May 30, 2017
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Kenosha man named school librarian of the year

Todd Burleson works in Winnetka, Ill.



“This is the Super Bowl for me. I’m excited and humbled,” newly named 2016 School Librarian of the Year, Todd Burleson of Kenosha said Friday.

Says Burleson, 47, is the school librarian at Hubbard Woods School in Winnetka, Ill., “Is it a reward for what I’ve already done, or is it a challenge for me to do more?”

It takes him less than a second to decide it’s the latter.

“I see it as a platform. This year, I want to connect, collaborate and learn from teachers and other educators everywhere,” Burleson said.

That includes Kenosha, where he and his wife, Erica, raised their daughter, Grace, 18, and son, Jack, 14. Grace is entering the University of Minnesota as a freshman. Jack will begin as a Tremper High School freshman next week. Erica is a school library associate at Whittier Elementary School.

He already has become involved with Open Wings, a private school at 7951 36th Ave., serving pupils aged 5-12, as well as with the Kenosha Public Library, where he is helping to develop STEAM programming, along the lines of the hands-on approach to learning employed by Winnetka schools. Burleson has been a member of the Hubbard Woods School faculty for 20 years, and its librarian for seven.

Where STEM is familiar these days in Kenosha and elsewhere as science, technology, engineering and mathematics, Burleson explains Winnetka schools inserted the “A” to include arts as part of the core curriculum focus.

STEAM played an important role in his transformation of the Hubbard Woods school library into an IDEA Lab — an integrated, technology-driven space where students can exercise their creativity. The school’s PTO bought into his concept by approving a $50,000 grant to cover the costs.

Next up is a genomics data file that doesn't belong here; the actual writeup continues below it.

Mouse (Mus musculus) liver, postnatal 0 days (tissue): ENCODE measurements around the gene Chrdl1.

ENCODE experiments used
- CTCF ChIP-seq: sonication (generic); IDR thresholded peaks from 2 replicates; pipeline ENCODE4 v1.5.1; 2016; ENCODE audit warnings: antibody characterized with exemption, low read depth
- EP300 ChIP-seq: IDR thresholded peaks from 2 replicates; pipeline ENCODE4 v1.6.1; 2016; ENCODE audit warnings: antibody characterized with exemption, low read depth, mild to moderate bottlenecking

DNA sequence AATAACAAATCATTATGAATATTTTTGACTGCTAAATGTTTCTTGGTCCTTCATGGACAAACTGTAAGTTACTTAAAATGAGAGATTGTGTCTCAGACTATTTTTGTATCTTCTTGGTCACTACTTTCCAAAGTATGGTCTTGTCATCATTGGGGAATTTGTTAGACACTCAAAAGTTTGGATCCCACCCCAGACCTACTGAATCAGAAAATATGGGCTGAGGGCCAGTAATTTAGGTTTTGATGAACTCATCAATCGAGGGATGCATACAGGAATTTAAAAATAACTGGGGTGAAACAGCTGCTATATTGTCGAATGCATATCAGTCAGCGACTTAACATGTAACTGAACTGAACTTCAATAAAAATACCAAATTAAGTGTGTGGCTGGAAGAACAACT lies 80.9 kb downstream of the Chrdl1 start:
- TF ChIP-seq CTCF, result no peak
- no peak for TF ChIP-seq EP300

While Winnetka is far less diverse, much smaller and far more affluent on average than Kenosha, Burleson said it would be a mistake to focus on money as the most important element underlying what it takes to incorporate the same kinds of concepts he promotes to engage teachers and students.

In addition, he says all too often people see the first hurdle as money, and, if they don’t clear that immediately, many simply give up on their good ideas altogether.

“Please, don’t make this about money,” Burleson said. “Work with whatever budgets you have. You can’t lose hope, and you can’t lose passion. My mission, my goal this year, is to connect teachers and schools. There are so many ways to find money. ... And, if you feel frustrated, start small. I apply for foundation grants. That’s where I got funds to do crazy, crazy things for my students.”

By starting small, he means with one class or one group of students, if necessary. In addition, he advises teachers to get involved with their community and the community of educators.

“Become part of the community,” Burleson said. “Teaching is incredibly frustrating. Most of us greet the kids when they come into the classroom, then we close the doors. We need to open those doors.”

In his case, the PTO had been saving for years toward the 100th anniversary of Hubbard Woods. When they approached him for his ideas, Burleson pulled out a folder he had been building for seven years. It detailed his concepts for an ideal library space, including estimated expenses based on experience working with his father on construction projects and contracts.

He also noted his experience in working with tools and savings that would be realized by having him work alongside the school district’s professional maintenance employees.

Not only did the PTO underwrite the cost, the organization nominated him to be School Librarian of the Year. The award is presented by School Library Journal and Scholastic.

Says Burleson: “I’ve been successful in what I’ve been doing. I’d like to give that back to the community. ... I want to bring Winnetka to Kenosha, to bring practices that lift


kids. I’m just saying I’d love to help. I’m making these connections all over the world. I want to do it here, too.”

Burleson will accept the award during an Oct. 14-15 event in Washington, D.C., where he hopes to meet with President Barack Obama. He invites educators and schools to exchange ideas with him at


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